I have a clothing brand I've been working on (no official LLC yet, so I'm worried about any legal trouble). I've been doing full custom artwork for it mostly, but I've been working on a design that parodies the STP oil logo.

I know there is the 30-40% parody law in terms that a design must be changed, but can I legally sell an item that has a graphic of something that appears to be a parody, or could be traced back to the original?

Note: This will not be the logo of my LLC, I already have that in the queue for trademarking. This is simply a piece I want to pay homage to a logo that I really like.

(posted on Graphic Design Stackexchange, but was reccomenede to take it here.)

Thanks for the help!

1 Answer 1


The relevant law is trademark law. The basic question is whether the mark is identical or creates an unreasonable risk of confusion with the protected mark. There is no per se 30%-40% rule. I can imagine cases where changing a single letter in a long phrase turns a trademark violation into a parody or clearly different mark (see the Electric Company TV show). I can also imagine cases where changing a large part of the mark could still be infringing and confusingly similar.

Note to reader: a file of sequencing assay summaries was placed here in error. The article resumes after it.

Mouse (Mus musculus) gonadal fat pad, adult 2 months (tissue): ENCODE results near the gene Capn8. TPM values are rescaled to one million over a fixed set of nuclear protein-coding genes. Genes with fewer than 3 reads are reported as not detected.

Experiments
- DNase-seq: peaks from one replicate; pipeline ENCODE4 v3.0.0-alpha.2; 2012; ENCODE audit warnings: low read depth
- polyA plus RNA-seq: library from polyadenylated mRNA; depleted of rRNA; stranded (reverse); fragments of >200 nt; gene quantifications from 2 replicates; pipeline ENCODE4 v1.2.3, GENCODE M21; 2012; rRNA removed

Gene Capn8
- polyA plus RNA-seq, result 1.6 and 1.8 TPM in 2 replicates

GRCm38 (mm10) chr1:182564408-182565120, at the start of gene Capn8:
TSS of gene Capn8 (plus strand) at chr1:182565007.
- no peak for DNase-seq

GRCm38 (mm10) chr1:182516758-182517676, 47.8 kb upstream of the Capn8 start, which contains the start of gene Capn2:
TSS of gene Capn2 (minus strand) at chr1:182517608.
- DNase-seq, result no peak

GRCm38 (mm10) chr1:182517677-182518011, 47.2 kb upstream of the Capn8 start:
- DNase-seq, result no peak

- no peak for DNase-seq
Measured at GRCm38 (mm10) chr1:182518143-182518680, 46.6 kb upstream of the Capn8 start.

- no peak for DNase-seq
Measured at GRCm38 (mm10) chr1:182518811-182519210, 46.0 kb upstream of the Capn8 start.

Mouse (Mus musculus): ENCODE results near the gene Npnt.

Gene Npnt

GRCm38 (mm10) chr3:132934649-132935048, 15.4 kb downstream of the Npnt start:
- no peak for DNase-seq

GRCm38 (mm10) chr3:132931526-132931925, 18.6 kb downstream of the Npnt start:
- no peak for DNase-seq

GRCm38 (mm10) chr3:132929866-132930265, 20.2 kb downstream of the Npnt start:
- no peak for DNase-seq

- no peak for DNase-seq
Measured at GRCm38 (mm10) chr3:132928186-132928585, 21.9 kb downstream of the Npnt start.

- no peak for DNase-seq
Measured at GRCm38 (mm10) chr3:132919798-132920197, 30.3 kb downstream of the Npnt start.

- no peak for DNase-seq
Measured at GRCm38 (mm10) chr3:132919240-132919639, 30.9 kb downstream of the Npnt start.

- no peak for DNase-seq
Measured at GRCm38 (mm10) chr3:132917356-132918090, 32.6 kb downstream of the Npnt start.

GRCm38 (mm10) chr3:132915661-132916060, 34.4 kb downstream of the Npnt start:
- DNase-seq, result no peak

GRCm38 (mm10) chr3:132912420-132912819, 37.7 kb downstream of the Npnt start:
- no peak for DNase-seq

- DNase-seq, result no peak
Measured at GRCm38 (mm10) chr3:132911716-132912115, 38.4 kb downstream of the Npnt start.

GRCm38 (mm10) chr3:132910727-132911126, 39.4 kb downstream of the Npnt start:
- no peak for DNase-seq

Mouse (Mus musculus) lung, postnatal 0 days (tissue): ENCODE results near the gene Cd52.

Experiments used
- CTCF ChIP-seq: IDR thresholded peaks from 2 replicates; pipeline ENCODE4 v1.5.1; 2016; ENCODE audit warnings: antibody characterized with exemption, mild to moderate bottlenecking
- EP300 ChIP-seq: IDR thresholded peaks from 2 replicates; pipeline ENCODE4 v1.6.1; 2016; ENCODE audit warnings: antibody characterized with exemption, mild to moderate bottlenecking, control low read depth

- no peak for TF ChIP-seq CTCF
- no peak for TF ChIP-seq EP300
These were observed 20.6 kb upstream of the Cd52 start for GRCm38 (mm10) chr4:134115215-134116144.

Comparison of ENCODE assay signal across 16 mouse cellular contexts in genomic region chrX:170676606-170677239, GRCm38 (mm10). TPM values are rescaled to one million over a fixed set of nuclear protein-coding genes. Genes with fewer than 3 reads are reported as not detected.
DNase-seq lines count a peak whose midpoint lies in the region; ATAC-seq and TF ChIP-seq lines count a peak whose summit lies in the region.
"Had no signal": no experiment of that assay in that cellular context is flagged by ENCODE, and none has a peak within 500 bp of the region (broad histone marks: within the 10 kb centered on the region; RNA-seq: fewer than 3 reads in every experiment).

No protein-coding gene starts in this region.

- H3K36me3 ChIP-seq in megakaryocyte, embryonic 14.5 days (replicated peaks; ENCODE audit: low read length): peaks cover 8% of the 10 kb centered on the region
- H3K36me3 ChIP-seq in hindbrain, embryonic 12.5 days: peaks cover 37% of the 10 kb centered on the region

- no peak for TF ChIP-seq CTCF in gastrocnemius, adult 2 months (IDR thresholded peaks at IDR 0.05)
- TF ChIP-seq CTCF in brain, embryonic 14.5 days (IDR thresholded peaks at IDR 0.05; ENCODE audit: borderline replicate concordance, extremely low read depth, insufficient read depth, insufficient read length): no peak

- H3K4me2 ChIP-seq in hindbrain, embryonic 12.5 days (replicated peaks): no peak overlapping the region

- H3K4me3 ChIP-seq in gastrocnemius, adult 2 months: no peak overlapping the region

A parody is protected on fair use grounds in copyright law (which could conceivably come into play since this is a derivative work but would be protected since it is a parody), but in trademark law the issue is that a parody is unlikely to be confused for the original.

Of course, at a fine grained level when one is looking at particular cases rather than general ideas, you would have to know which country's laws were involved, for example, where the goods would be sold.

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